We owe it all to the seagulls in our lives.


I RECEIVED AN EMAIL not long ago about an odd, eccentric, little old man. I love odd, eccentric, little old men. I hope to be one someday, and some people say I already am.

This odd, eccentric, little old man could be seen wandering down to the beach every Friday afternoon when the day was considering darkness, and a big old sun was hanging the color of a tangerine just above the waterline.

He always had a bucket of shrimp. And a smile touched his face. The sunbathers had left with the shadows, the beachcombers had kicked their last shell, and the odd, eccentric, little old man stood barefoot in the tides alone.

He was waiting for the seagulls. He never had to wait very long.

They were waiting for him. And here they would come low across the whitecaps, birds in the wind, their wings flapping wildly, their high-pitched screeches growing higher and more pitched by the moment.

One by one, he tossed them the shrimp.

And if you walked by, and if you were close enough, you could hear him whispering a solemn thank you. It came straight from the heart.

In no time at all, the bucket was empty. The seagulls were gone.

And the odd, eccentric, little old man stood alone again.

Most who glanced his way looked past him and through him as though he did not exist, as though he wasn’t really there, an invisible man the beach, waving hello to the gulls and goodbye again, and smiling as he watched them vanish into the mist.

They shouldn’t have.

Eddie Rickenbacker
Eddie Rickenbacker

Eddie Rickenbacker was a name the greatest generation from World War I would never forget, a name the newer generations did not know, a name associated with a war that, to them, was ancient history.

He was a pilot, an ace they called him, a legend. Rickenbacker flew three hundred combat hours, more than any other American Pilot in the war, scored twenty-six verified victories in aerial battles, received the French Croix de Guerre, and the Medal of Honor.

Eddie Rickenbacker and his seven-member crew were on a star-crossed mission high above the Pacific when his plane went down, lost at sea. He and his men crawled out onto a life raft and spent days fighting the rough waters and even rougher elements.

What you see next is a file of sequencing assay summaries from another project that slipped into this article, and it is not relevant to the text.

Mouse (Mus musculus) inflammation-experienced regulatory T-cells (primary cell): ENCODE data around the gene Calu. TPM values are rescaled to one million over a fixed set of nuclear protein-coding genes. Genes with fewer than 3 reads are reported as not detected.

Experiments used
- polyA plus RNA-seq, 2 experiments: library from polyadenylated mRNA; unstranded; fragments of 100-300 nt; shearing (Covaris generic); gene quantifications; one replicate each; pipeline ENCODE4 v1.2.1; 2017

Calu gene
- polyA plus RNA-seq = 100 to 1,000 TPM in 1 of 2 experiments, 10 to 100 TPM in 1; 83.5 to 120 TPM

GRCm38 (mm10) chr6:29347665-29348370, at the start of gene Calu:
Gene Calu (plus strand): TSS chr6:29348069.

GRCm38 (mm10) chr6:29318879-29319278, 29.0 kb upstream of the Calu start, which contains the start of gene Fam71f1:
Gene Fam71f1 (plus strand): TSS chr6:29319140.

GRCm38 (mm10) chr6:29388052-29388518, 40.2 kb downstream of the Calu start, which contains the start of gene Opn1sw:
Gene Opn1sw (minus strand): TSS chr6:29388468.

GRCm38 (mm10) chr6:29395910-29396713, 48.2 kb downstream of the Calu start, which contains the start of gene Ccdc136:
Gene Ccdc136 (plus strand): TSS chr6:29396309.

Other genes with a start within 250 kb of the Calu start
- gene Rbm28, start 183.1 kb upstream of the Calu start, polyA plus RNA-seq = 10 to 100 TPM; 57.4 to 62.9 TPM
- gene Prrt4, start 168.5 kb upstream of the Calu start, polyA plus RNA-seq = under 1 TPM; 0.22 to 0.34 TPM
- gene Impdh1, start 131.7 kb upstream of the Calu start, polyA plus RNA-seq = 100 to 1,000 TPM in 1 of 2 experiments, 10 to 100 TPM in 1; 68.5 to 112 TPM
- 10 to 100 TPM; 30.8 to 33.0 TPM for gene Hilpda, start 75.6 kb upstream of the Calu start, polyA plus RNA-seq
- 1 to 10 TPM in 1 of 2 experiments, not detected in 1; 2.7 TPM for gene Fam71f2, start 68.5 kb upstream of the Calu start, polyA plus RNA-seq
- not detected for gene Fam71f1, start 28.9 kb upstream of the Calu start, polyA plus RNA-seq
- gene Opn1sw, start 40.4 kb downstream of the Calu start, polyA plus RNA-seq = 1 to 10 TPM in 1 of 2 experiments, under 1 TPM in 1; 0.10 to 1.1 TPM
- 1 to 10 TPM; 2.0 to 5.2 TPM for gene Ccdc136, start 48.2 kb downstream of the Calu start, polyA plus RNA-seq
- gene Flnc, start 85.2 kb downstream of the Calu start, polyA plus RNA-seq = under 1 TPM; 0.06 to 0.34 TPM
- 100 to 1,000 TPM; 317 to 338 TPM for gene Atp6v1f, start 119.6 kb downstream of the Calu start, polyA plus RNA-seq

The sun baked them. Sharks circled them. On the eighth day, their rations were gone. No food. No water. No hope. The men did not give up. Eddie Rickenbacker would not let them quit. They could have been hundreds of miles from shore or only a few miles. No one knew. They kept the faith. Few expected to survive.

Rickenbacker gave a small devotional. Not from a Bible. From memory. The men prayed. They tried to sleep. The sun had been blinding. Their wrinkled skin was cracking. The day was ending.

And the sea gull came. It was meager, but it was food. Raw, perhaps, but food. It was a miracle. The men used the gull’s intestines for bait and caught fish, which gave them more food and more bait. One day gave away to another, and one day caught sight of land. It wasn’t home It was near enough. It was life.

The years passed, and Eddie Rickenbacker never forgot that afternoon. He owed his life to a seagull.

On Fridays, he came religiously down to the beach with a bucket of shrimp. The missions were decades behind him. He was no longer remembered as a hero or a legend. He was just an odd, eccentric, little old man who took time for as long as he lived to gaze once more upon the seagulls and whisper his thanks.

So it is with life. So it is with us who write and publish and market and work hard to develop, against all odds, the next breakthrough novel. Every day, there are those out there in an odd and eccentric digital world who choose to help us.

They review our books

They blog about our books.

They tweet about our books.

They re-tweet about our books.

We know their names. We recognized their faces.

We will probably never meet.

But, from time to time, in the midst of a day that never gives us enough time to finish what we start or start fresh and anew, we need to pause and tell them thank you.

We’re all in this eBook revolution together.

No one is alone.

Thanks to all of you who have helped me. Just let me know what I can do to help you. Storytellers are an odd and eccentric bunch, and if we don’t stick together, who else in the world will want us?

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